Hi readers! I'm starting a series on the big questions I've faced in the pre-law process, and am proud to present part 1 on "WLWN". Check back next Wednesday for part 2.
Almost every aspect of my application process circled around my response to two fundamental questions - "Why do you want to study the law?", and "Why do you want to do this now?"
While academic qualifications come first, law schools are similarly focused on whether their applicants are mature and motivated to handle the rigors of a legal education. (And if a school isn't asking these questions somewhere, steer clear - they might be more focused on collecting your tuition than building your career).
But having answers to "why law, why now?" (WLWN) isn't just important for the instrumental purpose of getting admitted to a good school. In my opinion, your future is on the line. Your answers to WLWN aren't just part of your admissions outcome - they can direct the entire shape of your career and your ultimate happiness.
Of course, having answers doesn't mean that you have "the right answers". What do I mean by this? Consider the following:
- Becoming a lawyer is not a blanket guarantee of achieving a good economic outcome. The public perception is that lawyers, like doctors and many other "prestigious" professions, are almost uniformly well-paid for their work. Many students assume, then, that becoming a lawyer is a path toward economic stability and prosperity.
This has never been less true in the modern era.
For one thing, technological advances in the field have outpaced our perception of lawyering. Legal tasks that were once handled by humans, from sorting through evidence in discovery to incorporating companies, are increasingly automated and disrupted by commercial SaSS platforms like e-discovery and LegalZoom; technological displacement is on the rise, and we're only seeing the beginning of its effects.
While lawyers at the biggest firms are still compensated well for their (grueling) hours and many other lawyers find pathways to success in niche areas, the idea that there's important legal work for every lawyer created simply isn't true any more. Simply go on www.lstscorereports.com and examine the employment outcomes for law students at schools outside of the top 20 to see what I mean - there's a lot of un- and under-employment.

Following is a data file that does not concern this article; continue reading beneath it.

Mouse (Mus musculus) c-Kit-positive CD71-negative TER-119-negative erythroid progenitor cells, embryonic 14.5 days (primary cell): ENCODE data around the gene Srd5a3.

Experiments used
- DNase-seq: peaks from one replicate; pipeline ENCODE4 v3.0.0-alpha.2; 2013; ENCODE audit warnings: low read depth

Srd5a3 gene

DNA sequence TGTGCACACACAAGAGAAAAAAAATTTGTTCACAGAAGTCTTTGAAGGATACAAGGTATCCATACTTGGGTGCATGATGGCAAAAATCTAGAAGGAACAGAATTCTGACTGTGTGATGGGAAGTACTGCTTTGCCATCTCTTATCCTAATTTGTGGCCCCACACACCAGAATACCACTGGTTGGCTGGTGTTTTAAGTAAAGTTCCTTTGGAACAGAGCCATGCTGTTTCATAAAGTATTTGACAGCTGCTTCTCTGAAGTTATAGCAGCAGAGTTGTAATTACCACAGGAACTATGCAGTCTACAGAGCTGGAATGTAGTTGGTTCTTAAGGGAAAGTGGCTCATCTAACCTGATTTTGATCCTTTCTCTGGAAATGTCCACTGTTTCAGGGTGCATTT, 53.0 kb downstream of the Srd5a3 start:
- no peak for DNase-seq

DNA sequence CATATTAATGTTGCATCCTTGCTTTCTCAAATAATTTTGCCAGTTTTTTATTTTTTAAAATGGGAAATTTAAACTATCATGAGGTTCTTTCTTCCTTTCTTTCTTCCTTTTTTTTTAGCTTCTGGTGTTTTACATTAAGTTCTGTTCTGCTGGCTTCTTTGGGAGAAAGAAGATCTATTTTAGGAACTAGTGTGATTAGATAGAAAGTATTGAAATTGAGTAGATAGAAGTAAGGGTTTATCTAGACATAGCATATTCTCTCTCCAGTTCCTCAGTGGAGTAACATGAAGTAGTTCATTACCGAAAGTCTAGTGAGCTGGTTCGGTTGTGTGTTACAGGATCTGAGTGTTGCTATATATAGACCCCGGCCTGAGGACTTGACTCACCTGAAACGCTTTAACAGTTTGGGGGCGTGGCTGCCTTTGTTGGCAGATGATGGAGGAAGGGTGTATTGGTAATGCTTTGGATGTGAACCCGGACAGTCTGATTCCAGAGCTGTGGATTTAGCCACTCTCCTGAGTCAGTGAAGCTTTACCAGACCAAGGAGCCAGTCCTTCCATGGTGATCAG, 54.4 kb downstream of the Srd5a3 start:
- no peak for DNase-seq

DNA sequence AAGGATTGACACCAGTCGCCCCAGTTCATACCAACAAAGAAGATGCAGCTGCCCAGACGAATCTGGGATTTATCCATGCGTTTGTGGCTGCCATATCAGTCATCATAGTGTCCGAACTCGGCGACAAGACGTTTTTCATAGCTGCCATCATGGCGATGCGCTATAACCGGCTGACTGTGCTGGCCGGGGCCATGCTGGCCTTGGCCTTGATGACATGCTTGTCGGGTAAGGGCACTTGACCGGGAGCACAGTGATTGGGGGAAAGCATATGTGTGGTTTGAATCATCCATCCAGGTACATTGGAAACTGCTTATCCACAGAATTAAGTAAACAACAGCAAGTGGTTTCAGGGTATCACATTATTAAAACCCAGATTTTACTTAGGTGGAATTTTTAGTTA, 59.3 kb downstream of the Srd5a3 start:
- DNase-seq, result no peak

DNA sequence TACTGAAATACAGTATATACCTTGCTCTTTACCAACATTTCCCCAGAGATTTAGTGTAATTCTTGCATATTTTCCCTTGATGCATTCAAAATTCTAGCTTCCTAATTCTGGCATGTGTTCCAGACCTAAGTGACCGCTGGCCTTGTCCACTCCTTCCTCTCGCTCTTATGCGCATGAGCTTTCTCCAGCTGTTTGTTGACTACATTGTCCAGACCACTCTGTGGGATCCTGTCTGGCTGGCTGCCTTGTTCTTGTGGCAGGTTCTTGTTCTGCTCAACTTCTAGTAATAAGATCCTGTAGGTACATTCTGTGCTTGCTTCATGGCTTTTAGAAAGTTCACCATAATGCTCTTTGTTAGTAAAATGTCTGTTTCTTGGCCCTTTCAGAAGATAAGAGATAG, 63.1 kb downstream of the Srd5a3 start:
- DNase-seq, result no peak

For another, the legal job market is no more insulated from economic turbulence than any other field. While not strictly true in certain fields - there will always be crime, for instance, and therefore always a need for prosecutors and defense attorneys - many legal practice areas are intimately tied to economic activity, and the need for lawyers in those areas rise and fall with the economic tides. A lawyer who has specialized in transactional work for startups isn't going to have a good time if (or, perhaps more accurately, when) the next tech bubble bursts. Even worse, they'll be less in control of their ability to rebound compared to, say, a web developer (who has "freestanding" skills that aren't strictly reliant on the work of others) or a tech HR employee (who can simply apply their HR skills at another non-tech company).
All of this is to say that stability isn't a foregone conclusion - the law isn't necessarily any more stable or high paying than many other professions.